“…[S]mall mute deer prints lead right up to the door and the huge windows, dart across the frozen pool sparkling with rime, then meander through drifts to twin apple trees and ice-claggy fruit. So they have learned how to walk on water, browse the fragrant marvels tucked beneath the surface of the world, even how best to come and go in a season oblique with bullets and ice…Often, I see them browsing in the yard, but when I slip outside for a closer look they smell my strong human scent, amble down to the fence, and leap back into their pandemonium of green. This summer I intend to disguise myself as a conifer or a mushroom. A recent issue of Field and Stream tells me how: To fool deer and rabbits, take something without much tannin (yellow birch, pine, mushrooms, hemlock, wintergreen, or some aromatic conifer, for example) and dry it for a week or two. Chop it up, then fill a jar half full of it. Add 100-proof vodka. Filter through a Melitta filter. Put in an atomizer. Apply liberally to bury your human smell. Let your thoughts mushroom.”
-Diane Ackerman, A Natural History of the Senses (1991)
“Earth knows no desolation/She smells regeneration in the moist breath of decay.”
-George Meredith, English novelist and poet (1828-1909)
The creek is low and rank with dead salmon. Strewn about its banks are gnawed fish heads, fish tails, discarded fish guts, even whole fish, barely touched. Dragged out by hungry carnivores, the corpses find their way deep into the forest, making landfall on loamy beds of conifer needles, spilling garlands of amber eggs along the way, trailing entrails. Here, out of their element, they break down and become terrestrial beings in the afterlife. Their molecular constituents are bequeathed to the soil, to be refashioned, reused, recycled anew. From death springeth life, ever and ineluctable and not without a little unpleasantness.
An opaque film coats the water’s surface: malodorous and viscid, a slick of rotting fish slime leaving a bathtub-ring on the rocks. The creek is drying up, its current turbid and sluggish; ghostly pale carcasses line the shallow creek bed like fallen leaves, ovate and etiolated. A few straggling fish ply the waters yet—their breathing is labored, and their crimson spawning colors are splotched with fuzzy white rot. Mallards, mergansers and coots ravage the wasted corpses, sieving for roe. Bears and osprey and eagles sate themselves on salmon and are soon wearied by it. They move on to fresher fare. These predators build their bodies on the flesh of others until eventually they too must die, and bodily disaggregate—and the cycle is complete.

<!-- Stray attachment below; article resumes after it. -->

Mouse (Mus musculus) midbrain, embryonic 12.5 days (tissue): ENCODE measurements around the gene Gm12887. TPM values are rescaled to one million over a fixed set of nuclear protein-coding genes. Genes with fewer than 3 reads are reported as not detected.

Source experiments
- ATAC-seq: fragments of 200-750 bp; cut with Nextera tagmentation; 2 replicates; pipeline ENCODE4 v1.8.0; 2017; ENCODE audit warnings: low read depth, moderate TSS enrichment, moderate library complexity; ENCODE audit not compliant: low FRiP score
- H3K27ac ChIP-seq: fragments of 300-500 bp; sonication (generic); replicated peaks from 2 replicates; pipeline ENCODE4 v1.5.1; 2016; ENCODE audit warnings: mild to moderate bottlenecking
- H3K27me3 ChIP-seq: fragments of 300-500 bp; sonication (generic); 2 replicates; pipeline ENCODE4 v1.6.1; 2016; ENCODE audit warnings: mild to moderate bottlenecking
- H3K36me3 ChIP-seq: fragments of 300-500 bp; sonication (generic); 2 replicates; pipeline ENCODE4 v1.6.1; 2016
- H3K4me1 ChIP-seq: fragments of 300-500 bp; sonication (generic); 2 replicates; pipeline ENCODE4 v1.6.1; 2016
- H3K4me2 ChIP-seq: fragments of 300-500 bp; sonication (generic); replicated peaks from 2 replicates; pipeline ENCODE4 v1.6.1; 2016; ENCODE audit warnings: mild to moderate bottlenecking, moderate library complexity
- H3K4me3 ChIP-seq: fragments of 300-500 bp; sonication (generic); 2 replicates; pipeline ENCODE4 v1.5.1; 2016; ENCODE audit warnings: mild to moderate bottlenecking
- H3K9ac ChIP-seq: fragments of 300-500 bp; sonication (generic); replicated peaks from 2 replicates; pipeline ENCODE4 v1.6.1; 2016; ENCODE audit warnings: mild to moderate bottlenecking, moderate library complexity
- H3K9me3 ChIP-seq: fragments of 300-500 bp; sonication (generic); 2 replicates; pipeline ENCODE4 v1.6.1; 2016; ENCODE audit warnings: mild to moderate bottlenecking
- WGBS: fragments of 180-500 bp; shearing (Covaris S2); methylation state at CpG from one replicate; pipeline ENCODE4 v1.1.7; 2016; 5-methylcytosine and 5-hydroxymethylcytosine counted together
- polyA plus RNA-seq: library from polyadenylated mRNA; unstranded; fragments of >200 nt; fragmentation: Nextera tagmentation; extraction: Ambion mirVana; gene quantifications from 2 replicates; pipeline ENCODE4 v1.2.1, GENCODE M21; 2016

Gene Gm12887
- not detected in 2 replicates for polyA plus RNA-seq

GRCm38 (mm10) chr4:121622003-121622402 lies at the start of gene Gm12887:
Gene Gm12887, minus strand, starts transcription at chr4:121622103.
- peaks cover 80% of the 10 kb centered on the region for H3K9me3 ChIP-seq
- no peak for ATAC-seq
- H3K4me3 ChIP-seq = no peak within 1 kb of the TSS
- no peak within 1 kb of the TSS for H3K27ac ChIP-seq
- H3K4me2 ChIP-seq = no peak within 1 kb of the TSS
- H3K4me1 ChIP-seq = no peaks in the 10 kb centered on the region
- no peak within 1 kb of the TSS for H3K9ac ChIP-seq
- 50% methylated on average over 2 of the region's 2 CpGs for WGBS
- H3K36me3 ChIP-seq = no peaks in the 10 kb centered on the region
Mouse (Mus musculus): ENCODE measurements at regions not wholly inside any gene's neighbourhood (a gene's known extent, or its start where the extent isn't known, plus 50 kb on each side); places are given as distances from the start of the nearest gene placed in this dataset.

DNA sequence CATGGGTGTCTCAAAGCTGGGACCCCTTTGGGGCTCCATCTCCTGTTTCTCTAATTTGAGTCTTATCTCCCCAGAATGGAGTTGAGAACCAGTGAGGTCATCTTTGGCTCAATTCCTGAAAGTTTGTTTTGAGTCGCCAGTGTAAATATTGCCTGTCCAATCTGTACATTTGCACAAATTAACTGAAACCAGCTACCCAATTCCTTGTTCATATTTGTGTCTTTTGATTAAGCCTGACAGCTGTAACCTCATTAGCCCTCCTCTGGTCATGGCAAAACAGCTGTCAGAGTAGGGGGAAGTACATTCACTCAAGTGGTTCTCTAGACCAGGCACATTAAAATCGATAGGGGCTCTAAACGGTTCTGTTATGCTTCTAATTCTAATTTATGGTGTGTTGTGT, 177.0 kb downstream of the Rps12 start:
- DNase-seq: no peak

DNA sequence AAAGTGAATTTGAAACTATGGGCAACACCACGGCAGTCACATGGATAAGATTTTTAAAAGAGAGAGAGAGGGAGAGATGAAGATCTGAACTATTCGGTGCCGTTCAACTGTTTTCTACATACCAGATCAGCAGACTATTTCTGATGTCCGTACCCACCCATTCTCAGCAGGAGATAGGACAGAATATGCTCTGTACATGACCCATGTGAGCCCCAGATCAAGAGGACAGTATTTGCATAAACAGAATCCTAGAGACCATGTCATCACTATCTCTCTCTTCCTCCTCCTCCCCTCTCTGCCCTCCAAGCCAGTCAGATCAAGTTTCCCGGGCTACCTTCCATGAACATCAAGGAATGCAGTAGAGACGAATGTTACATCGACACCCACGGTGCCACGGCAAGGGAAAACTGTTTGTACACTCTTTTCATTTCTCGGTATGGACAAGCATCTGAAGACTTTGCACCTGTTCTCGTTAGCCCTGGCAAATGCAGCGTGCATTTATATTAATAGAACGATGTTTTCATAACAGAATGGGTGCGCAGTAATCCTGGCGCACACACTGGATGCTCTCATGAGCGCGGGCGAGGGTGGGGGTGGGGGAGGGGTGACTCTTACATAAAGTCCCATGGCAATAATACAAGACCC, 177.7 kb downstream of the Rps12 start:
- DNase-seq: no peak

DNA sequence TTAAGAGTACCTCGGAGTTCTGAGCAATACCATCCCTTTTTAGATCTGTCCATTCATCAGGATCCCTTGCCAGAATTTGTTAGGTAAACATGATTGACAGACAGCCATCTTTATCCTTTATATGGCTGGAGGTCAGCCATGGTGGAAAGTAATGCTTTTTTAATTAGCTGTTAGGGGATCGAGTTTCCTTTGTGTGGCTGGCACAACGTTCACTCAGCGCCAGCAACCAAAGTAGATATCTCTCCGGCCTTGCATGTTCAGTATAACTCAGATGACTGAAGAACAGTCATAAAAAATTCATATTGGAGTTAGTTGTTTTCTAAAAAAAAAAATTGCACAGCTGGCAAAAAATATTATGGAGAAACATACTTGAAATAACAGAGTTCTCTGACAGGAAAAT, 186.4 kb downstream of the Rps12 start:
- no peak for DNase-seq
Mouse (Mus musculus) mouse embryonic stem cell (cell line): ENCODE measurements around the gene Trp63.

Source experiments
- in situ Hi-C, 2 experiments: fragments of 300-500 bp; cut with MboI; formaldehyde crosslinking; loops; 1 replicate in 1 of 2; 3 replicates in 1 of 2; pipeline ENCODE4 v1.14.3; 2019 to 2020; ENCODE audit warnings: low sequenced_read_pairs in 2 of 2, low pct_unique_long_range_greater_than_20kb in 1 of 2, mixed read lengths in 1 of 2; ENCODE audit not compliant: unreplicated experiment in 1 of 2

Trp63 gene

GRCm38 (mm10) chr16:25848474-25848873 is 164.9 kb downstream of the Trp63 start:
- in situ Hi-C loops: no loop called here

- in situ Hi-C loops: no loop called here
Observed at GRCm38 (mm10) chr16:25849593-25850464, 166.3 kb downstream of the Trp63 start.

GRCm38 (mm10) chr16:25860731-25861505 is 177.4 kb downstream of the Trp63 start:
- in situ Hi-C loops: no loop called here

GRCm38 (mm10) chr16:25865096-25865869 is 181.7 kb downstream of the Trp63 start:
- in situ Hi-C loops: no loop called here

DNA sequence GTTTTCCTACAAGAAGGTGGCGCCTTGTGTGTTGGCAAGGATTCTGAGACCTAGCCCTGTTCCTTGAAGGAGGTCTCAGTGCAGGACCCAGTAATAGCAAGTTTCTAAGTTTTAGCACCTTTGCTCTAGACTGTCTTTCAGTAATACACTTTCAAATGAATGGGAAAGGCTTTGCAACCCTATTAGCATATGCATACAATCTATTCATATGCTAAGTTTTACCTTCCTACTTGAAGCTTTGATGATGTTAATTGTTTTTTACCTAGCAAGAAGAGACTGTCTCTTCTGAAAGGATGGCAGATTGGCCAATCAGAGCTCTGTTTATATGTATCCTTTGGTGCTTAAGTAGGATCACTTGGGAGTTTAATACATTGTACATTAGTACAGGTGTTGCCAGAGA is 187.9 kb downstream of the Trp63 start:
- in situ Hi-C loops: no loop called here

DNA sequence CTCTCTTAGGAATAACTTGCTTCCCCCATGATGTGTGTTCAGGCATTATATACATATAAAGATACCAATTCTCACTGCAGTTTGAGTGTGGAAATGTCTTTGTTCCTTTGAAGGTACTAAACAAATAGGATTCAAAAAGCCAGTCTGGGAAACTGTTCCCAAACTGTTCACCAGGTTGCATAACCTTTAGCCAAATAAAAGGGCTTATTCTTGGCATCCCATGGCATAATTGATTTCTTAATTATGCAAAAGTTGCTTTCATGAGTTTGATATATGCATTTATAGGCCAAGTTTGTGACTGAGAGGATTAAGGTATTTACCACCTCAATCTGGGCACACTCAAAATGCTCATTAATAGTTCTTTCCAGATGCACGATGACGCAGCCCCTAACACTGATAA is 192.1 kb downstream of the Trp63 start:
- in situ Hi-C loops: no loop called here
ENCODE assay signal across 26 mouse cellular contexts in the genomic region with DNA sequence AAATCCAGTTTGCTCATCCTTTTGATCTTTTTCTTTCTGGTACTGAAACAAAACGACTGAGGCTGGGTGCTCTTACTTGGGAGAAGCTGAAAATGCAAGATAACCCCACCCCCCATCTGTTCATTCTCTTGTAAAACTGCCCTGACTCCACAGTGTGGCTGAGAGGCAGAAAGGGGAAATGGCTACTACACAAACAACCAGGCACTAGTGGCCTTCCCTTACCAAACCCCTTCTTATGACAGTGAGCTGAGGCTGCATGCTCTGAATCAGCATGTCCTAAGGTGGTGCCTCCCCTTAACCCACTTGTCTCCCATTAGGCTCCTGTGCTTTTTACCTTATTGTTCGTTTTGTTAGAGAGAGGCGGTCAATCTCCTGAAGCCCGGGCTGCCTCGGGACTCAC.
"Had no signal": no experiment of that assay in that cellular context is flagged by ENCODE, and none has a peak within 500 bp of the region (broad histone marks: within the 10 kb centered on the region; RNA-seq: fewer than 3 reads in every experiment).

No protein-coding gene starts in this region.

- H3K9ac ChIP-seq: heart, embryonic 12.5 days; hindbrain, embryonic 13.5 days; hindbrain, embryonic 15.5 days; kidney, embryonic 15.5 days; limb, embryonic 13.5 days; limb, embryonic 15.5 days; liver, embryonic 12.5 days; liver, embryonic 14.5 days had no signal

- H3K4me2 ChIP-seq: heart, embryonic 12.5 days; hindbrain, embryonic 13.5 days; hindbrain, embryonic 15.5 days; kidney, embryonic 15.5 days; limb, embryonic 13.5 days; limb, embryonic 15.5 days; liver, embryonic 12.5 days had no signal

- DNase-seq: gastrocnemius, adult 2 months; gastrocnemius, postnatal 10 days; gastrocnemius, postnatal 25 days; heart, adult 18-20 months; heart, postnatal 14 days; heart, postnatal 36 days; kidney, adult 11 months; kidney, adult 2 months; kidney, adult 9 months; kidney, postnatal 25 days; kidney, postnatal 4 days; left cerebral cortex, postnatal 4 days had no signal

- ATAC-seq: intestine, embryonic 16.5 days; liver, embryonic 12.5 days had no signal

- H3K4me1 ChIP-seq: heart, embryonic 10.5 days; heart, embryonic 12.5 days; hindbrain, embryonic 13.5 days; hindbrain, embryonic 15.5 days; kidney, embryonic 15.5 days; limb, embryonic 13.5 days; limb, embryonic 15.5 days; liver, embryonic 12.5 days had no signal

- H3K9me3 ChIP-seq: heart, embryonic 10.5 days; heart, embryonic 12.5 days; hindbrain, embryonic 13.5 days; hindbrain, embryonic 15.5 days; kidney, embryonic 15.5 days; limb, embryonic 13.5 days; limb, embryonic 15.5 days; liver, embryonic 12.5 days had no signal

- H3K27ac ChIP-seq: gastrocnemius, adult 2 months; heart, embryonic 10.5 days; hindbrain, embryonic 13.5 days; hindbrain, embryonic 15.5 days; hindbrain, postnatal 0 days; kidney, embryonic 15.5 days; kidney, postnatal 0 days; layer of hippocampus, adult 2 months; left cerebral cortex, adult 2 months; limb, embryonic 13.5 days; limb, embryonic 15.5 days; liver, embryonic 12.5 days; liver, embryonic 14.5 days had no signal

Along the water’s edge, aspens and willows and alders have shed their colors and stand mute, barren, dormant in the autumn chill. Their leafy accoutrement, degraded to earthen shades, lies composting on the forest floor. Leaves to earth, fishes to ashes, dust to duff. Thrust up from this windfall are the fungi, fruiting when all else has gone to rot. They are the consummate decomposers, decontextualizers, virtuosic maestros of soil remediation. They liaise with plants underground, symbiotically exchanging those fundamental currencies of life: water, carbohydrates, protection from attack. Akin to a universal solvent, fungi liberate nutrients that others find impossible to extract and digest on their own. They sequester toxins in their flesh and synthesize potent chemical compounds de novo in a sort of mycological alchemy. Fungi achieve these inimitable feats, among much, much else—and they get it done with absolutely zero fanfare. Theirs is a dirty job, lowly and thankless, but it is an indispensable service nonetheless.